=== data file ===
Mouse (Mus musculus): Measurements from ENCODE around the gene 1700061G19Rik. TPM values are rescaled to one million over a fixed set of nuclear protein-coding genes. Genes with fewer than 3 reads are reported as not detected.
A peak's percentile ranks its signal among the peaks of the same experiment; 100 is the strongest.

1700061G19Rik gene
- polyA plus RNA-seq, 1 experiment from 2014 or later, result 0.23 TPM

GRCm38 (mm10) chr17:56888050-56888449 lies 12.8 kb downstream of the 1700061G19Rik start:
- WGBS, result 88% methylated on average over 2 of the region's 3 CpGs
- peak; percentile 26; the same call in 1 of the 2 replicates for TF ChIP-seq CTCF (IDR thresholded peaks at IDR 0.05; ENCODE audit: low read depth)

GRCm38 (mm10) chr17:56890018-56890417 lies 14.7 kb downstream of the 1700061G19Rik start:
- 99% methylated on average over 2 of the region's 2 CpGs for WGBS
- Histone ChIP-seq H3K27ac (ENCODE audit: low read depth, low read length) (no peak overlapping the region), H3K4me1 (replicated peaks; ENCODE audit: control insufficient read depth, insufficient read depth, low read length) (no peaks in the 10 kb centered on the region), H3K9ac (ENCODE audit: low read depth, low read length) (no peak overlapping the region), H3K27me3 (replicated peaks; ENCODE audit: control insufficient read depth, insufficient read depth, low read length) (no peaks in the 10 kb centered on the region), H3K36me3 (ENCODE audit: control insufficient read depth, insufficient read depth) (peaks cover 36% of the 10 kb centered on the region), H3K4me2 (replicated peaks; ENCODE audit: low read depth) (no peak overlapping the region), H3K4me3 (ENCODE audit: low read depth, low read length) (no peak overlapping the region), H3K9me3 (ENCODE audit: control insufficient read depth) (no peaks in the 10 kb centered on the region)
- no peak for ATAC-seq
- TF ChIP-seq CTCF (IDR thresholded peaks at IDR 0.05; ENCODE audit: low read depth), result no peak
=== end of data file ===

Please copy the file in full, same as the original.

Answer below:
Mouse (Mus musculus): Measurements from ENCODE around the gene 1700061G19Rik. TPM values are rescaled to one million over a fixed set of nuclear protein-coding genes. Genes with fewer than 3 reads are reported as not detected.
A peak's percentile ranks its signal among the peaks of the same experiment; 100 is the strongest.

1700061G19Rik gene
- polyA plus RNA-seq, 1 experiment from 2014 or later, result 0.23 TPM

GRCm38 (mm10) chr17:56888050-56888449 lies 12.8 kb downstream of the 1700061G19Rik start:
- WGBS, result 88% methylated on average over 2 of the region's 3 CpGs
- peak; percentile 26; the same call in 1 of the 2 replicates for TF ChIP-seq CTCF (IDR thresholded peaks at IDR 0.05; ENCODE audit: low read depth)

GRCm38 (mm10) chr17:56890018-56890417 lies 14.7 kb downstream of the 1700061G19Rik start:
- 99% methylated on average over 2 of the region's 2 CpGs for WGBS
- Histone ChIP-seq H3K27ac (ENCODE audit: low read depth, low read length) (no peak overlapping the region), H3K4me1 (replicated peaks; ENCODE audit: control insufficient read depth, insufficient read depth, low read length) (no peaks in the 10 kb centered on the region), H3K9ac (ENCODE audit: low read depth, low read length) (no peak overlapping the region), H3K27me3 (replicated peaks; ENCODE audit: control insufficient read depth, insufficient read depth, low read length) (no peaks in the 10 kb centered on the region), H3K36me3 (ENCODE audit: control insufficient read depth, insufficient read depth) (peaks cover 36% of the 10 kb centered on the region), H3K4me2 (replicated peaks; ENCODE audit: low read depth) (no peak overlapping the region), H3K4me3 (ENCODE audit: low read depth, low read length) (no peak overlapping the region), H3K9me3 (ENCODE audit: control insufficient read depth) (no peaks in the 10 kb centered on the region)
- no peak for ATAC-seq
- TF ChIP-seq CTCF (IDR thresholded peaks at IDR 0.05; ENCODE audit: low read depth), result no peak